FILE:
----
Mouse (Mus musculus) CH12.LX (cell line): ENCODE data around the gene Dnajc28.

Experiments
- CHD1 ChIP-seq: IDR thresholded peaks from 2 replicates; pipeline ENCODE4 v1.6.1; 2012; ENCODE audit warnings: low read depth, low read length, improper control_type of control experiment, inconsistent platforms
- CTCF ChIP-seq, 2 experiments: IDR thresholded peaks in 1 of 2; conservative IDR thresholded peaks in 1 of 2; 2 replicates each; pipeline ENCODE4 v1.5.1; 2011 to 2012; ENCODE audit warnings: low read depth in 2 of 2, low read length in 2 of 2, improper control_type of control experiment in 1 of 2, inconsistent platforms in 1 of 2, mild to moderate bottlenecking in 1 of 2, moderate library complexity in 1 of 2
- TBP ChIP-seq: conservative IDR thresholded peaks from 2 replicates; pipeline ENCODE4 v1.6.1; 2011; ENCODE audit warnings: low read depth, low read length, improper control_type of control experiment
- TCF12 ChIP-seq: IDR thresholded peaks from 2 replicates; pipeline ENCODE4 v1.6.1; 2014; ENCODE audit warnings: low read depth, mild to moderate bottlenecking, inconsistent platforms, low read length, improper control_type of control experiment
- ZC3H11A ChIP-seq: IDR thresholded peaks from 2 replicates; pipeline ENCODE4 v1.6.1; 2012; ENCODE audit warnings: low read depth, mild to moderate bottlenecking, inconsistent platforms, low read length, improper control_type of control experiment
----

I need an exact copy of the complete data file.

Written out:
Mouse (Mus musculus) CH12.LX (cell line): ENCODE data around the gene Dnajc28.

Experiments
- CHD1 ChIP-seq: IDR thresholded peaks from 2 replicates; pipeline ENCODE4 v1.6.1; 2012; ENCODE audit warnings: low read depth, low read length, improper control_type of control experiment, inconsistent platforms
- CTCF ChIP-seq, 2 experiments: IDR thresholded peaks in 1 of 2; conservative IDR thresholded peaks in 1 of 2; 2 replicates each; pipeline ENCODE4 v1.5.1; 2011 to 2012; ENCODE audit warnings: low read depth in 2 of 2, low read length in 2 of 2, improper control_type of control experiment in 1 of 2, inconsistent platforms in 1 of 2, mild to moderate bottlenecking in 1 of 2, moderate library complexity in 1 of 2
- TBP ChIP-seq: conservative IDR thresholded peaks from 2 replicates; pipeline ENCODE4 v1.6.1; 2011; ENCODE audit warnings: low read depth, low read length, improper control_type of control experiment
- TCF12 ChIP-seq: IDR thresholded peaks from 2 replicates; pipeline ENCODE4 v1.6.1; 2014; ENCODE audit warnings: low read depth, mild to moderate bottlenecking, inconsistent platforms, low read length, improper control_type of control experiment
- ZC3H11A ChIP-seq: IDR thresholded peaks from 2 replicates; pipeline ENCODE4 v1.6.1; 2012; ENCODE audit warnings: low read depth, mild to moderate bottlenecking, inconsistent platforms, low read length, improper control_type of control experiment